The quick expansion of social and mobile technologies is creating a widely distributed workforce. To better suit employees who come into offices more sporadically, some companies and design firms are testing radically new—and more efficient—configurations for physical offices, and betting that improved technology will make the experiment more successful than similar ones in the 1990s.
A project at the headquarters of Cisco Systems in San Jose, California, for example, overthrows decades-old conventions about office space. Called Connected Workplace, it replaces individual cubicles with open clusters of wheeled desks that belong to groups, not individuals; personal belongings are largely confined to lockers.
There are no PCs at the desks, because the employees who use the space use mobile technologies, including the Cius tablet, which Cisco recently began selling to businesses. Rick Hutley, a Cisco vice president, chooses his desk according to which colleagues are present and what’s on the day’s agenda. Then he docks his Cius to a port on the desk that includes a phone handset. The tablet handles voice and video calls whether it’s docked or mobile, and it can be used to share documents at meetings.
It’s starting to be State Fair time around the U.S., so what better time to talk about interesting parks, particularly those made from rehabbed structures?
Over the past few years we’ve seen some very creative minds transform urban ruins into spectacular parks for us to enjoy. If you can brave an abandoned nuclear plant turned into an amusement park, head to Germany – or see how old train tracks can be transformed into beautiful and fun parks in New York City and Lima.
What does it take to make a city “smart”? Not intellectual, but make traffic lights respond to traffic, have buses alert people if they’re running a few minutes behind, and large corporate buildings comfortable for all its occupants. Journalist Phil Patton offers a nice review of the takeaways from National Building Museum‘s “Intelligent Cities” symposium which looked at these questions and more in order to design a better, smarter future city; among the many takeways:
What is critical in making cities “smart” is not just data, it seems, but clear, accessible data that is often used for purposes government may never have dreamed of. Early in the symposium, Judith Rodin, president of the Rockefeller Foundation, said that information to make cities smart was about “making it easier to do the right thing.”
Once-utopian ideas are now feasible, such as notions dreamed up at the MITSmart Cities program, formerly headed by the late William Mitchell, author of City of Bits. “Smart parking places” that are RF-tagged could cut the energy wasted by circling vehicles. And systems that allow for hailing taxis and jitneys by mobile phone can provide “infill” transportation between private car and mass transit.
At the same time, there is concern about data that can make cities smart: fear of information used to justify policies imposed in a top-down way, and fear of loss of privacy.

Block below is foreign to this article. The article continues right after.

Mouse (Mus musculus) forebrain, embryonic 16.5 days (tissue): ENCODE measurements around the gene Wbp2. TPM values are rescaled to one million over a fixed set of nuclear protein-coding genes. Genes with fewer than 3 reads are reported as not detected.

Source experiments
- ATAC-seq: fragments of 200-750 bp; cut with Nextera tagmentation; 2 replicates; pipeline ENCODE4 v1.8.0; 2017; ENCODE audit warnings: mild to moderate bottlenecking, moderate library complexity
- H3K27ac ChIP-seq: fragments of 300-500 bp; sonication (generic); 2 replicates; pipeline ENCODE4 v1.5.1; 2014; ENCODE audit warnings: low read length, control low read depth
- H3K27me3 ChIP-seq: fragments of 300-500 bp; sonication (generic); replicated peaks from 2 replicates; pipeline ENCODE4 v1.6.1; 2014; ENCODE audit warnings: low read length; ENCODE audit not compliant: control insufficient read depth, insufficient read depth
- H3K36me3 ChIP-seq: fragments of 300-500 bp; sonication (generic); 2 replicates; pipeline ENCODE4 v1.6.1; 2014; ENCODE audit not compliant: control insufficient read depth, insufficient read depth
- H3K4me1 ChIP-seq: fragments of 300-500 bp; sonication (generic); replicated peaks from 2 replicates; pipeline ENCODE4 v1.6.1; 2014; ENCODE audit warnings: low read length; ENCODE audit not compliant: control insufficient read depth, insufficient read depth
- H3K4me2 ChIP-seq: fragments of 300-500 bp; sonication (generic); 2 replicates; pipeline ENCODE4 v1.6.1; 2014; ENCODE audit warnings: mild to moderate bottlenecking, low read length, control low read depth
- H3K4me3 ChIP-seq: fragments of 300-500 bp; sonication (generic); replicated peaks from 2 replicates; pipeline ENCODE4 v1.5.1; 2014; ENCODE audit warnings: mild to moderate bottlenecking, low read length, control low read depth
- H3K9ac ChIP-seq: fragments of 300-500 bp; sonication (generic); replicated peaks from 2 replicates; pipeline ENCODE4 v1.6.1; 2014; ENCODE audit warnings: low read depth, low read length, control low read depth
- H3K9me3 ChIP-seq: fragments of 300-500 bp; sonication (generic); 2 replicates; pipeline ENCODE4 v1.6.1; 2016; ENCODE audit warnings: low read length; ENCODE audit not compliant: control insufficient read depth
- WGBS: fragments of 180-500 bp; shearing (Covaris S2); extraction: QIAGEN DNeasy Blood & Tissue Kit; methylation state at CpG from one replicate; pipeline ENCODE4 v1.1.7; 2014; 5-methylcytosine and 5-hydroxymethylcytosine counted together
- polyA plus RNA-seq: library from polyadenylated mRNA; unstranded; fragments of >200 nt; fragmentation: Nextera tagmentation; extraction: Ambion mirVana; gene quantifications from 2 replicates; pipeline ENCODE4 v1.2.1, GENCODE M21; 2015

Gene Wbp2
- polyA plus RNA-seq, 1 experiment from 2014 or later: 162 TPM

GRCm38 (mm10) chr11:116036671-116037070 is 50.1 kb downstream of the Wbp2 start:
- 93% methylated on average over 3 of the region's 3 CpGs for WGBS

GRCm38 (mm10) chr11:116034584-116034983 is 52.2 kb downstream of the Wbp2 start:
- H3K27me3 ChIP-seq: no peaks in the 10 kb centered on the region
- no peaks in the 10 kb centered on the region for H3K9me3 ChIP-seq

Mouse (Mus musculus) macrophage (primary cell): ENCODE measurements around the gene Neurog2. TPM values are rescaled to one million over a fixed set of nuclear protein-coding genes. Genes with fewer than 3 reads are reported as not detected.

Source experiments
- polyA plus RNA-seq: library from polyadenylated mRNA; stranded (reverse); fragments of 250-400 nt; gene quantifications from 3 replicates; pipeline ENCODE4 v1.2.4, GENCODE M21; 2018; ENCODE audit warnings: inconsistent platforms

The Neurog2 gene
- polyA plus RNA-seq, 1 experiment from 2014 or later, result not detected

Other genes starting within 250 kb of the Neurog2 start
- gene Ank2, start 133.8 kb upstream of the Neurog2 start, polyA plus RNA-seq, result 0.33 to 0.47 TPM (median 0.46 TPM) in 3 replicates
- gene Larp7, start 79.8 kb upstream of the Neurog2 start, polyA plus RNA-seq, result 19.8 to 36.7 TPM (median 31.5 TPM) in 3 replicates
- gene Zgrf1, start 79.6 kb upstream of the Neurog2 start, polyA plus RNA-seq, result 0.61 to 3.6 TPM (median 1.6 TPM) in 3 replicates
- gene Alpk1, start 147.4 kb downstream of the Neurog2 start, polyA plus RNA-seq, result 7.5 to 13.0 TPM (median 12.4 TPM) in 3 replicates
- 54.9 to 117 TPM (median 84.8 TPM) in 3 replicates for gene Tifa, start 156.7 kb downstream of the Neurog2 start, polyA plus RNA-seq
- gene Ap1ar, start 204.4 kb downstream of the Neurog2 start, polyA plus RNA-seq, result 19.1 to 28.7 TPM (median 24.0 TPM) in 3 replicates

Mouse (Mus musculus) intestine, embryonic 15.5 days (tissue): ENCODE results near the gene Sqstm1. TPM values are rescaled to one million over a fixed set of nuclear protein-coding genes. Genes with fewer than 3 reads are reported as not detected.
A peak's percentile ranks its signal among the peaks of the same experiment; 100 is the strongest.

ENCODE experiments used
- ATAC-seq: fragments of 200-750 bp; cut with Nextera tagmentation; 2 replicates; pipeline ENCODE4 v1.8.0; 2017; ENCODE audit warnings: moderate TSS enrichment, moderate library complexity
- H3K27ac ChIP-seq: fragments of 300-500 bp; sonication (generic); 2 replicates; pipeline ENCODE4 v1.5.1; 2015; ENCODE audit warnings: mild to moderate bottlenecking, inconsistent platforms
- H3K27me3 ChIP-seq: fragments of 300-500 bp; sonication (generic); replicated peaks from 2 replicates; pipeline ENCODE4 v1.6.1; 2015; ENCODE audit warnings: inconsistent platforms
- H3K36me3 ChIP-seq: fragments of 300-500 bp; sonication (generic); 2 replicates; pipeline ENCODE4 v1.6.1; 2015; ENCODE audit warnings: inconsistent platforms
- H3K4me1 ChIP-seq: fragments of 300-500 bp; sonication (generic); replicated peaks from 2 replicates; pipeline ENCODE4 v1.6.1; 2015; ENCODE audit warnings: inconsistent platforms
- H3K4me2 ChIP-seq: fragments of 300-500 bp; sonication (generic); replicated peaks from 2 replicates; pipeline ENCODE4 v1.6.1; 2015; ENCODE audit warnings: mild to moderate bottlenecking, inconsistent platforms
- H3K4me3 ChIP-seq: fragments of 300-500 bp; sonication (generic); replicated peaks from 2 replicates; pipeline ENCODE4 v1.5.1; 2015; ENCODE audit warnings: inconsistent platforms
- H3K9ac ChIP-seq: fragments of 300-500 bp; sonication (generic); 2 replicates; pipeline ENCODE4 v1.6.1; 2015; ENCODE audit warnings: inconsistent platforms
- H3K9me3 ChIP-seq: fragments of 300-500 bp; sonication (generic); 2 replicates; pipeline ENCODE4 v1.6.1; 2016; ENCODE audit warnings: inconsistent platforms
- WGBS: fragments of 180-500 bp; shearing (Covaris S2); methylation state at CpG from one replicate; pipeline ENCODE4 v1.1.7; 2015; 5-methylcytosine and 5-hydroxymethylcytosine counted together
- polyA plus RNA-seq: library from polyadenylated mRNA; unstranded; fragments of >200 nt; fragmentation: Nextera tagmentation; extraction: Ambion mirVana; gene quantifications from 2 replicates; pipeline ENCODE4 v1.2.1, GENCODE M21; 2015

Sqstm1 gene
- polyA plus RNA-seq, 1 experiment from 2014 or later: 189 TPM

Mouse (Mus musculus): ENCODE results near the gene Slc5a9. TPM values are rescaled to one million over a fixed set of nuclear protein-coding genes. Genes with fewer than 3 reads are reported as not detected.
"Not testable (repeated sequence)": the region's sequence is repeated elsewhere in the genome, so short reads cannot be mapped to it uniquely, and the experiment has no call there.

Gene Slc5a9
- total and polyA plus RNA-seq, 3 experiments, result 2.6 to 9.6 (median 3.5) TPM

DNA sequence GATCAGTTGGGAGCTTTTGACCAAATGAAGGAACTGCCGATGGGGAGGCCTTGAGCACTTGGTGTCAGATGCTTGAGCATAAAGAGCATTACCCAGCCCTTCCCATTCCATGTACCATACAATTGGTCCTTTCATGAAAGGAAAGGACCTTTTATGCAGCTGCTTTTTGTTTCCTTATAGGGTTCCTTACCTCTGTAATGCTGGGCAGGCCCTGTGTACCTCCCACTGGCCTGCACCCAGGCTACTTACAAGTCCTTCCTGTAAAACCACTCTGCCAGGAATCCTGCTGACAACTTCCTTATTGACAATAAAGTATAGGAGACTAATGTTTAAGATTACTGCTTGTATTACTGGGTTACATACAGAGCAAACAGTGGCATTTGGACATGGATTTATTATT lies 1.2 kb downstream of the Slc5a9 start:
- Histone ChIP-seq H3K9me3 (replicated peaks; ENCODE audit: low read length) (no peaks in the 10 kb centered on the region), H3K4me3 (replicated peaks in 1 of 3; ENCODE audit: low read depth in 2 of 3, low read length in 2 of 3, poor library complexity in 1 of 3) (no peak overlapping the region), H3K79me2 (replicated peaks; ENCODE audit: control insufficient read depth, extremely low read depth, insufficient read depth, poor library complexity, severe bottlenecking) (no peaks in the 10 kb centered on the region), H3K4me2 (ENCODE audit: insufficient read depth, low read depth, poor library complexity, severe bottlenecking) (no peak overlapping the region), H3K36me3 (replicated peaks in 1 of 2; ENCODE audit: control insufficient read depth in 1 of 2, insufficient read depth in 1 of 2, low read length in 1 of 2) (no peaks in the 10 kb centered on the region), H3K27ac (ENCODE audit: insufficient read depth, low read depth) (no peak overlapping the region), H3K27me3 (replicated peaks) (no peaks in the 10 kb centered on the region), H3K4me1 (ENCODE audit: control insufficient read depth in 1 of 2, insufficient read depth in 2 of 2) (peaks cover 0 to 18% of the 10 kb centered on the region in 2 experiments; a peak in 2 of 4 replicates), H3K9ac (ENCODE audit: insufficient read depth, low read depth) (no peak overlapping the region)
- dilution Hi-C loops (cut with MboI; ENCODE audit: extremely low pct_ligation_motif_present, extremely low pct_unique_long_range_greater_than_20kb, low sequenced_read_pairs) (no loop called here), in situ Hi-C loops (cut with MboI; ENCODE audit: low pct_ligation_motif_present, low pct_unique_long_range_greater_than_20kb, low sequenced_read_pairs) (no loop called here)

I’ve covered smart meters and “smart” monitoring of bridges and in cars before, so I’ve always thought of this kind of municipal monitoring exclusive to roadways or utilities.That last takeaway brought up a tough question for me: What data are you comfortable sharing with a municipality in order get a better experience navigating through and functioning in your community?
Just a great reminder that solar power doesn’t have to include high tech!
Prague-based DaM Architects recently completed a tenement housing project in the center of their city that takes advantage of passive solar design, glazing, ventilation and green materials to give it a high degree of energy efficiency. The firm organized the social housing project by stacking a series of brick-shaped apartments modules in a way that maximizes space, light, natural ventilation, and circulation. They also focused on keeping the project’s overall cost down through the use of inexpensive materials, however they still managed to maintain a high level of quality through precise workmanship.
My mom always told me not to climb up my bookshelves when I was a kid; now I wish I was little again and could beg her to get me one of these. This is actually a great tool for learning, because it allows kids to think three dimensionally, in a playful way. Trying to decide which cubbies hold what items, and climbing, sliding, and thinking of an object as two things at once (a bookshelf AND a dinosaur) are great exercises for the brain at any age.
Casaurus, the senior thesis project of student designer Koichiro Hoshino from Tokyo University of the Arts. The designer’s dinosaur-shaped bookshelf includes plenty of space for a bookworm’s library, a tail-like slide for kids to whiz down, shelves made for climbing and small boxes that add length to the dino’s tail. Kids can also find a reading nook underneath the dino’s belly.
Just in time to get into the Valentine’s Day mood: enriching signs that spread joy and cheer to everyone, not just your favorite sweety!
Colorful “Signs of Affection” from graphic designer Paul Price. Wandering by one of these on a cold afternoon sure would be a cheerful surprise. I’m hoping Paul’s work somehow makes it over to the gray Brooklyn streets in my area, so I can stumble upon “Your Hair Looks Dashing.” That would totally make any bad day feel like it was taking a turn for the better. Click below to check out more of Paul’s work online.